When Ukrainians fought back ferociously, stood fully behind their allegedly evil leadership, and showed no desire to be so-called liberated by Russia, the Kremlin’s propaganda switched gears—and went into full genocidal mode.
On March 26, as the Russians were being pushed back around Kyiv but still controlled Bucha, Ukraine, and its other northern suburbs, RT editor in chief Margarita Simonyan said on another pro-Kremlin channel that to her “horror,” a “significant part of the Ukrainian nation was in the grip of the Nazi frenzy.” It was a marked departure from the earlier trope of a captive nation with a few Nazi apples at the top. Dmitry Medvedev, once Russia’s liberal president and now the deputy chairman of Russia’s Security Council, rages about Ukraine on his Telegram channel, calling it a “completely fake” nation and “a copy of the Third Reich” that doesn’t deserve to exist.
Kremlin-owned and controlled media—the only media still permitted to work—broadcast these messages to millions upon millions of Russians. On Rossia-1’s flagship talk show, host Vladimir Solovyov said, “Vladimir Zelensky is Ukraine’s last president because there won’t be any Ukraine after that.” The audience cheered.
A more recent RIA Novosti op-ed by Timofey Sergeytsev describes the planned extermination of an entire nation in a matter-of-fact manner. He not only describes “Ukronazism” as a more dangerous global threat than Hitler but casts much of the Ukrainian nation as accomplices and legitimate targets of terror. “A significant part of the masses of the people, who are passive Nazis, are accomplices to Nazism,” he writes. Ukraine’s elites “must be liquidated as they cannot be reeducated and the social swamp that backed them must be subject to the terror of war and made to pay for their crimes.” After the war, Ukraine should be carved into Russian-controlled statelets, their people and culture Russified, and the name “Ukraine” erased from the map. In short, “denazification” of Ukraine has come to mean nothing short of annihilation.
It is not clear whether Russian troops committing mass murder and mass rape in occupied Ukrainian villages, towns, and cities actually read Medvedev’s and other propagandists’ diatribes. But by making it clear that a “significant part of the masses” are allegedly Nazis and thereby the worst enemy Russia could possibly have, the propagandists incite those who do absorb the rhetoric to extreme violence—and absolve them from any need to feel guilty for these crimes.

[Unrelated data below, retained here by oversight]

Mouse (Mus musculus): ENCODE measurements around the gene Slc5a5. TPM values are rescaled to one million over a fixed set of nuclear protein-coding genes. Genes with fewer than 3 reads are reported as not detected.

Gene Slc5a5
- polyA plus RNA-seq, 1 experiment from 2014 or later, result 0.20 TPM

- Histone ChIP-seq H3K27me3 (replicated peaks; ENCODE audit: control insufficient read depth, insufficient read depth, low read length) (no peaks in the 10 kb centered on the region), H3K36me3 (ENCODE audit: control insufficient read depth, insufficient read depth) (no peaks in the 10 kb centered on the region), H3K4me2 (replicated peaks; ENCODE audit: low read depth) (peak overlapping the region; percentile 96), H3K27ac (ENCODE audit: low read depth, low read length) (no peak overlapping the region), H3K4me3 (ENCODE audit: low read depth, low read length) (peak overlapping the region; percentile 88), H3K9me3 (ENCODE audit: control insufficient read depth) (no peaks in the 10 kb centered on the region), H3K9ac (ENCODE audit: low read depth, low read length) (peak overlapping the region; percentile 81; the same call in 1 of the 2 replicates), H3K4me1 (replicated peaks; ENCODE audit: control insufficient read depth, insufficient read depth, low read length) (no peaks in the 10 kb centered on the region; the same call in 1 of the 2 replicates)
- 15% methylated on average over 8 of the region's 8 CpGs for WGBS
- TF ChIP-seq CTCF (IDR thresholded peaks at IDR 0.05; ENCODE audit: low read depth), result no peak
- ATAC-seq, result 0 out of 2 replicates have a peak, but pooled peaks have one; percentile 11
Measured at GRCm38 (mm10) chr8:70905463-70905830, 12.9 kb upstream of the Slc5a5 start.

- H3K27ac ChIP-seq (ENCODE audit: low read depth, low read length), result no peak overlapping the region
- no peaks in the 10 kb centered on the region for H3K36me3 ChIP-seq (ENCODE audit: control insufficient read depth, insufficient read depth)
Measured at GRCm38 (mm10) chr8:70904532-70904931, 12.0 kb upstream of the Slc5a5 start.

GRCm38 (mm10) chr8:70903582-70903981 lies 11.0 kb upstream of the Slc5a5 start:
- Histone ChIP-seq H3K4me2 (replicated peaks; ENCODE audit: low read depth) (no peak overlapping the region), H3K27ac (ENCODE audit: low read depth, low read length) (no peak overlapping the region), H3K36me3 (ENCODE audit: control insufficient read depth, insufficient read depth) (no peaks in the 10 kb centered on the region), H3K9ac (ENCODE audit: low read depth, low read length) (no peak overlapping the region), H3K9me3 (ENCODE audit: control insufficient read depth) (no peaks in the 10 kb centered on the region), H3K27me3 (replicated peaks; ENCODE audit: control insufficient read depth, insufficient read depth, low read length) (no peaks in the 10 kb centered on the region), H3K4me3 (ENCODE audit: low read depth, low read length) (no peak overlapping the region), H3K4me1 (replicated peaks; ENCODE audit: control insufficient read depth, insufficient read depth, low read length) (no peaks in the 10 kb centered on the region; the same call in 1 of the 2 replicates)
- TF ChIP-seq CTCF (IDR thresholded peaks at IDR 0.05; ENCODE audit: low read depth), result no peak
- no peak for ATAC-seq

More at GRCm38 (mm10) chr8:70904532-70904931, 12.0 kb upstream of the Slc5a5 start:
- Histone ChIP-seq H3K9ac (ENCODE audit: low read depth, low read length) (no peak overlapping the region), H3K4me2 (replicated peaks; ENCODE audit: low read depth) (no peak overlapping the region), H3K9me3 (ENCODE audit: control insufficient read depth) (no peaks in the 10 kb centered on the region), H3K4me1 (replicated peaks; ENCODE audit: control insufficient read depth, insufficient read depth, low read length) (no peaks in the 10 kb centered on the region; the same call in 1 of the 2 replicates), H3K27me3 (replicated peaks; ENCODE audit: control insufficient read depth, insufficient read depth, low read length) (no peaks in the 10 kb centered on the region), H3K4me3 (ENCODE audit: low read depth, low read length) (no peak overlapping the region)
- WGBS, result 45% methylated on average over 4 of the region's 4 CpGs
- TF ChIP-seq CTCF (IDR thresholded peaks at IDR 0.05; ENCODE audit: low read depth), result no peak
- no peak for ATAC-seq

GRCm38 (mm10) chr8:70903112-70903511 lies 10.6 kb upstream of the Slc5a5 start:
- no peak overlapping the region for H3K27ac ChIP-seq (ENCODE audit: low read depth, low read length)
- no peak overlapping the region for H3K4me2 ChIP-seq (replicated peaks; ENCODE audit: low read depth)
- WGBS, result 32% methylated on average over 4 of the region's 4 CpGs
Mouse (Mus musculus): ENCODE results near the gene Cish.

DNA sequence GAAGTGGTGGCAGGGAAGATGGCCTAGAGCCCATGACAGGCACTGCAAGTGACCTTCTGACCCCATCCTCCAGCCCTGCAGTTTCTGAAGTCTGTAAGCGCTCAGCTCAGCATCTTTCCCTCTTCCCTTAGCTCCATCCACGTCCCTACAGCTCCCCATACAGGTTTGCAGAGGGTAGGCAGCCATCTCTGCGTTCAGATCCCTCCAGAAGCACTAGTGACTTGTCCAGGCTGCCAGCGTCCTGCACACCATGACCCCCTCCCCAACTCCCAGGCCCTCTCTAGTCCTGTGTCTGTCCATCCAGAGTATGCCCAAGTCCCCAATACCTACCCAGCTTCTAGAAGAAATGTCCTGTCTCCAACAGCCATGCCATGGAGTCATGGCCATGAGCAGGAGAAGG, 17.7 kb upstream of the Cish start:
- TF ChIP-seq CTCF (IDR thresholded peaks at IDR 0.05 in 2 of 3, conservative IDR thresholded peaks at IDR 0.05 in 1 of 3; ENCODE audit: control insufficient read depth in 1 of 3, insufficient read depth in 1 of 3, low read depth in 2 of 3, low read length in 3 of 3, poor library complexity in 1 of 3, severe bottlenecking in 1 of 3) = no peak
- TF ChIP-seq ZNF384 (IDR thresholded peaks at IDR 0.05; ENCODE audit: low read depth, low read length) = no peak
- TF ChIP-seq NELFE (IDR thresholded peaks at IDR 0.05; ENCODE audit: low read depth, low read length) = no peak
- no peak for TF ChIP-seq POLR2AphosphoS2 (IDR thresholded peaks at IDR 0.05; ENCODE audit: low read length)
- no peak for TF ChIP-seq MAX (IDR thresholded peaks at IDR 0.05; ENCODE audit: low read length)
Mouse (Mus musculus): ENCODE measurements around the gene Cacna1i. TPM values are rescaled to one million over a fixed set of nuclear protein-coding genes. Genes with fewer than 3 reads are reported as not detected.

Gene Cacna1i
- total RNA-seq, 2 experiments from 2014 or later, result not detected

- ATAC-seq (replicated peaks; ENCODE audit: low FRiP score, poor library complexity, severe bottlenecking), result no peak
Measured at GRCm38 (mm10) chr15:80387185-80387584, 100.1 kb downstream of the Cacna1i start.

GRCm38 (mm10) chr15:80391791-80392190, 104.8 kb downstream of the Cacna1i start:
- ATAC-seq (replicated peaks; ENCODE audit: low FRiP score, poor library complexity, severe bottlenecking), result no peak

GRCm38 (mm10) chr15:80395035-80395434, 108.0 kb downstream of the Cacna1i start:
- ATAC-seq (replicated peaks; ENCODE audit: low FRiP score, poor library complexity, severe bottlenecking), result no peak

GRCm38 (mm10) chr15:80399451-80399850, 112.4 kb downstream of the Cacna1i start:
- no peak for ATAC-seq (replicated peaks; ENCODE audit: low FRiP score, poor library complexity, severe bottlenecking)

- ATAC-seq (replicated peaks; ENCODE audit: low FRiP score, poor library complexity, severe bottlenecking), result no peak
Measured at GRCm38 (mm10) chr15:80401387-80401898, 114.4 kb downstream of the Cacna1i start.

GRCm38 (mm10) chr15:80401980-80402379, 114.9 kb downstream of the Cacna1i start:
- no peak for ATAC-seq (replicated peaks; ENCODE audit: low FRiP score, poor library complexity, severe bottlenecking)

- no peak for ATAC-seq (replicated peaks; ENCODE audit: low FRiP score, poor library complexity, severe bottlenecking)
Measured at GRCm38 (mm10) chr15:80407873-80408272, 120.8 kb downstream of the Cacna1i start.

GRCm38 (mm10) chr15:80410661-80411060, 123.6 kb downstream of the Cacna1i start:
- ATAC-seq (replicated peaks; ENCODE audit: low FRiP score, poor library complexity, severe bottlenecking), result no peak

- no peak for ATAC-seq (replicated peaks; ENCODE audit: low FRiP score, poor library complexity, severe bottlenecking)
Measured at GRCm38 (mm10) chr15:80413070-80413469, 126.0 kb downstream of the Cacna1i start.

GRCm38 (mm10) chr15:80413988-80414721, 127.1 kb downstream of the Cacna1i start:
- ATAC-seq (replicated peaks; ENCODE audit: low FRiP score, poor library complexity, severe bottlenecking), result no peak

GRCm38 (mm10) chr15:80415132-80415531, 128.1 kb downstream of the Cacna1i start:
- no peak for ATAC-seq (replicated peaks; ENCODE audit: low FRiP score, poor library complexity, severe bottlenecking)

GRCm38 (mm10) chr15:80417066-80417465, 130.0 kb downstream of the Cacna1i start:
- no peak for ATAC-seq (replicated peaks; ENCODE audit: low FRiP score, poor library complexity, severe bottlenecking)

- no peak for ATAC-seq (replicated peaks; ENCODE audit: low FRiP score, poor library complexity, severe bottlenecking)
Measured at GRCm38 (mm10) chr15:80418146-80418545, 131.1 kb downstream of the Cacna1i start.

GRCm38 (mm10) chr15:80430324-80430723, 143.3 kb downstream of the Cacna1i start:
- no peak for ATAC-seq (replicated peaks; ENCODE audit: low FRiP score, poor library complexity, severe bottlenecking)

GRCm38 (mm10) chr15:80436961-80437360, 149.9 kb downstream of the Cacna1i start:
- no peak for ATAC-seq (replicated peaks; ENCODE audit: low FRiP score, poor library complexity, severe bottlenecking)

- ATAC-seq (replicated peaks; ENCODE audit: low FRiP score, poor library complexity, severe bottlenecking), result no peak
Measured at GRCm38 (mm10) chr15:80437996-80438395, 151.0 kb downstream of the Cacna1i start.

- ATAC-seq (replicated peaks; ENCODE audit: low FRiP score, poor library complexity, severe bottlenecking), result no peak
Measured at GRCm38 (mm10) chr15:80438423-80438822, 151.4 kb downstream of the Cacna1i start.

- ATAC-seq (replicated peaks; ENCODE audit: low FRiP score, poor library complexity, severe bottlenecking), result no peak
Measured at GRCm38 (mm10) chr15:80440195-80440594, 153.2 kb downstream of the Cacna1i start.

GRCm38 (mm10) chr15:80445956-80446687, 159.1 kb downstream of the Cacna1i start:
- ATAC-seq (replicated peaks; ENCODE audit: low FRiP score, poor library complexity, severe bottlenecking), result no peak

Judging by what survivors of Russia’s atrocities are now telling journalists, it’s safe to assume Russian forces have been exposed to some version of this rhetoric. Survivors report how Russian soldiers were hunting for nonexistent “Nazis” among the terrified locals they claimed to be liberating. Egged on by the language of annihilation and extermination, Russian soldiers, Rosgvardia troops, and mercenaries have become willing executioners of ordinary Ukrainians.
The increasingly vicious propaganda version of Russia’s war appears to be terrifyingly effective. In numerous reports, many Russian-Ukrainian families are fractured, with Russian relatives simply refusing to believe their сhildren and siblings on the other side of the border. In videos distributed by the Ukrainians, Russian prisoners of war call home; their mothers, instead of comforting them, unload grotesque monologues about Ukrainian biolabs allegedly concocting deadly viruses to exterminate Russians. When denying war crimes committed by its army, Russia now repeats the talking points employed by other regimes fighting a genocidal war; during World War II, the real Nazis dismissed foreign reports about the mass killing of Jews and Soviet prisoners of war as “atrocity propaganda.”
Long after losing World War II and having the horrors of their atrocities revealed, many Germans still believe the Holocaust was faked by their country’s enemies. The Kremlin’s annihilationist propaganda is giving Russian commanders and troops a clear conscience for killing Ukrainian civilians. And its effects on Russians will likely linger long after this war is over.
(c) 2022, Foreign Policy